by Susan Dickman
The last time I saw Philip was three days before he left town for good, leaving a swarm of people looking for him, and the money and explanations he owed them. He was like that. He could charm anyone, until the bottom dropped out of his world. And even after the barrage of bitter words and anger had faded, and it was clear he had taken people, and lied and wrenched money and real sympathy from them for his false sorrows, no one could stay angry with him for long. I couldn’t. I couldn’t love him enough, either.
We scaled the crooked back of Half Dome that summer, Thom and me and the baby. The baby. I still get a kick out of women who say that, the baby. So detached, as if that pulsing lump of flesh and blood and bone had somehow found its way into your arms or lapping at your breast one day as if by magic. Kevin wasn’t even a baby yet, he was an infant, half-dozing, sucking on his fingers or on me, staring up at the constellations of lights floating above his head.
Thom shows me off at dinner parties. “Carolyn hiked Half Dome two months post-partum, can you believe it?” And our friends ooh and aah and say I must be some kind of natural woman to have climbed a mountain with a baby strapped to me. An Amazon woman of superhuman strength. I bit Thom’s hand during labor, and it was his blood that helped me push Kevin out. He thought I was crying from pain when Kevin crowned, forgetting that the pain of the head coming through is anaesthetic, numbs the surrounding tissue. I didn’t cry from pain, or from joy, but from somewhere in between the two, somewhere I’d never been before.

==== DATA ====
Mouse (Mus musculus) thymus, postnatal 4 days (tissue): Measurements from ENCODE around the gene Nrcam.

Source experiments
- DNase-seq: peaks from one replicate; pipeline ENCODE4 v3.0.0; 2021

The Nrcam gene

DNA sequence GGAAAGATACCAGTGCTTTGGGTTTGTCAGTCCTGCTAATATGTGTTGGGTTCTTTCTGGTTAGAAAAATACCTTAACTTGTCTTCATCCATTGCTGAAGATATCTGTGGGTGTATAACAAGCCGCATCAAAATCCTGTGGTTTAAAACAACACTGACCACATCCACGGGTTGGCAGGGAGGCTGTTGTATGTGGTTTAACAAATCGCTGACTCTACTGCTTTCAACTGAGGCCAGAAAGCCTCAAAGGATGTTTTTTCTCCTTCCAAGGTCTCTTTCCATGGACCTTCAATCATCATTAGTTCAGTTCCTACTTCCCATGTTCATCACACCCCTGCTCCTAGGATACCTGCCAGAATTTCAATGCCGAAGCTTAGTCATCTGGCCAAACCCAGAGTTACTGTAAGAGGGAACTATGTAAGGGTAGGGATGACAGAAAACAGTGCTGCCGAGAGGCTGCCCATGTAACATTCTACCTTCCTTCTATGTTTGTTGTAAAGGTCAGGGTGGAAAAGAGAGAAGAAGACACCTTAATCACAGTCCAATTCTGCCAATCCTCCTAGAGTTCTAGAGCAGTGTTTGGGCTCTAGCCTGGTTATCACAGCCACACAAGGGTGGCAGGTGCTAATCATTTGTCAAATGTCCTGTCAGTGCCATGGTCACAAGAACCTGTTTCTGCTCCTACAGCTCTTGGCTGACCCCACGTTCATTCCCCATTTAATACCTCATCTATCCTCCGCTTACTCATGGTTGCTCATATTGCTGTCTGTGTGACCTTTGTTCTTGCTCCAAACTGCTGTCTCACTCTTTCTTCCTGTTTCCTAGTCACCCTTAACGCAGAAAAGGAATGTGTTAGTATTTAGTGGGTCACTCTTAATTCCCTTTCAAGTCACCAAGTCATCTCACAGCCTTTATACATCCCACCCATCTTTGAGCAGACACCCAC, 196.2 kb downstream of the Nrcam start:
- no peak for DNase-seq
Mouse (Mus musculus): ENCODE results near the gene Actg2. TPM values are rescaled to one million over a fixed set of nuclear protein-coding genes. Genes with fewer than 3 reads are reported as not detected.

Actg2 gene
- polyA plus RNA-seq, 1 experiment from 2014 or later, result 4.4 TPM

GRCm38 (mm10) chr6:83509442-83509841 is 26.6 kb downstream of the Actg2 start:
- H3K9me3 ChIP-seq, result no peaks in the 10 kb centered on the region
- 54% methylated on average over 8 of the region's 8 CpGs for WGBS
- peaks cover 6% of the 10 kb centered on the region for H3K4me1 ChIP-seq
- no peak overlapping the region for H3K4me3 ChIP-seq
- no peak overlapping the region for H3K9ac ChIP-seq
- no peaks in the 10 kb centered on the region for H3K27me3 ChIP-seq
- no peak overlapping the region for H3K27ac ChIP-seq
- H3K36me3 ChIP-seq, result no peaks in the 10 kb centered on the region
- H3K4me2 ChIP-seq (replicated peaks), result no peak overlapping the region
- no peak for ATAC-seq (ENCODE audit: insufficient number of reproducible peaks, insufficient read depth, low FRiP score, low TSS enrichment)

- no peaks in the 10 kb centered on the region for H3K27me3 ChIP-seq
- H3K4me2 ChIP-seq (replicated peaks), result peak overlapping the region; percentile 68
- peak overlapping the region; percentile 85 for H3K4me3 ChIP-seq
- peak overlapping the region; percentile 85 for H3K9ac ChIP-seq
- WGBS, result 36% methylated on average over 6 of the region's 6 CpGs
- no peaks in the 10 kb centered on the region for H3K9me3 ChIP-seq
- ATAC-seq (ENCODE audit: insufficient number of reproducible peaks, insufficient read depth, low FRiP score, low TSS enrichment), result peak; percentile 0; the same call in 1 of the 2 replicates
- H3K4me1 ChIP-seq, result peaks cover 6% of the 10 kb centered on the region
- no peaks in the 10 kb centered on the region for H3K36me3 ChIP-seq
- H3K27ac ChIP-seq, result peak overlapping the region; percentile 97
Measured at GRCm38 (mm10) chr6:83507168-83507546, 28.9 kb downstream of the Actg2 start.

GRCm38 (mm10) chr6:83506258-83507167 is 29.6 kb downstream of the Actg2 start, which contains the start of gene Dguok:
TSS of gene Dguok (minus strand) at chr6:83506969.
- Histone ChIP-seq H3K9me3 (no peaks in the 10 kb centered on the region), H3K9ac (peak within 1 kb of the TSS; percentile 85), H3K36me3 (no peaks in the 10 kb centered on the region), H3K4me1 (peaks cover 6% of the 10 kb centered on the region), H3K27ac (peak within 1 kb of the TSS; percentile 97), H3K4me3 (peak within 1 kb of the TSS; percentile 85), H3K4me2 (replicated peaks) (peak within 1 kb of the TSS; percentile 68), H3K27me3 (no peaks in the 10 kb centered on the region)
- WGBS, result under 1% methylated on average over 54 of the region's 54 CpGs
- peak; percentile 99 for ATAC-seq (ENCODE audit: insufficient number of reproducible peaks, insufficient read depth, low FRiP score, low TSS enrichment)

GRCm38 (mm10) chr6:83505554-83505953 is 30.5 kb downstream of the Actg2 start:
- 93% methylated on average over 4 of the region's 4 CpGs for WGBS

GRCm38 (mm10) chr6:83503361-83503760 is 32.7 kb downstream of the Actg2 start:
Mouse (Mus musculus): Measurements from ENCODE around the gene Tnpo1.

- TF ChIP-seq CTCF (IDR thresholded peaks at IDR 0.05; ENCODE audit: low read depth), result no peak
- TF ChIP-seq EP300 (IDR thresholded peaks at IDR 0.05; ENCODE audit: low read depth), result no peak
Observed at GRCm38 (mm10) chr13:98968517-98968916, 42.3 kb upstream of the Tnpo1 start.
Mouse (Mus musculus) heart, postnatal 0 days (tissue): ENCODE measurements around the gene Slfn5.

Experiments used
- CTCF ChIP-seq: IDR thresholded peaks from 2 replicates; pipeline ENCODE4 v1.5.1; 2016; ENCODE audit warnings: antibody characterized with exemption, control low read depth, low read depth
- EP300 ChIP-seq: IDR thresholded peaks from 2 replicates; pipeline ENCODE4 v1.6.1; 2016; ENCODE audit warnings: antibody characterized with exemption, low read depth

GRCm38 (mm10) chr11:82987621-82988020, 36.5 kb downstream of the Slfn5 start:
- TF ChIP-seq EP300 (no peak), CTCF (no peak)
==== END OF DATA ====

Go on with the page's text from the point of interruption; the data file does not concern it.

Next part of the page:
In the back country Thom made a cradle from a trampled butterfly net left in a parking lot, lined it with a blanket, and hung Kevin in it next to the roasted breast of turkey and other food we had put up in a tree to tease the bears.
“Won’t the bears want him too?” I asked. Thom was setting up the tent, running a finger and thumb along the nylon seam to check for leaks.
“He’s hardly a snack, they’ll leave him be.”
And I rocked Kevin and flicked away mosquitoes from his fat pink cheeks. I remember looking at his eyes and counting the lashes in the days before they grew in thick as a forest, overnight. Looking at his face for hours and thinking, he’s growing every second, his cells are multiplying and dividing and dying all the time. Strange to look into a baby’s face and see life and death beneath the skin, beneath the pale thin blood vessels on the eyelids that ripple under the spell of dreams.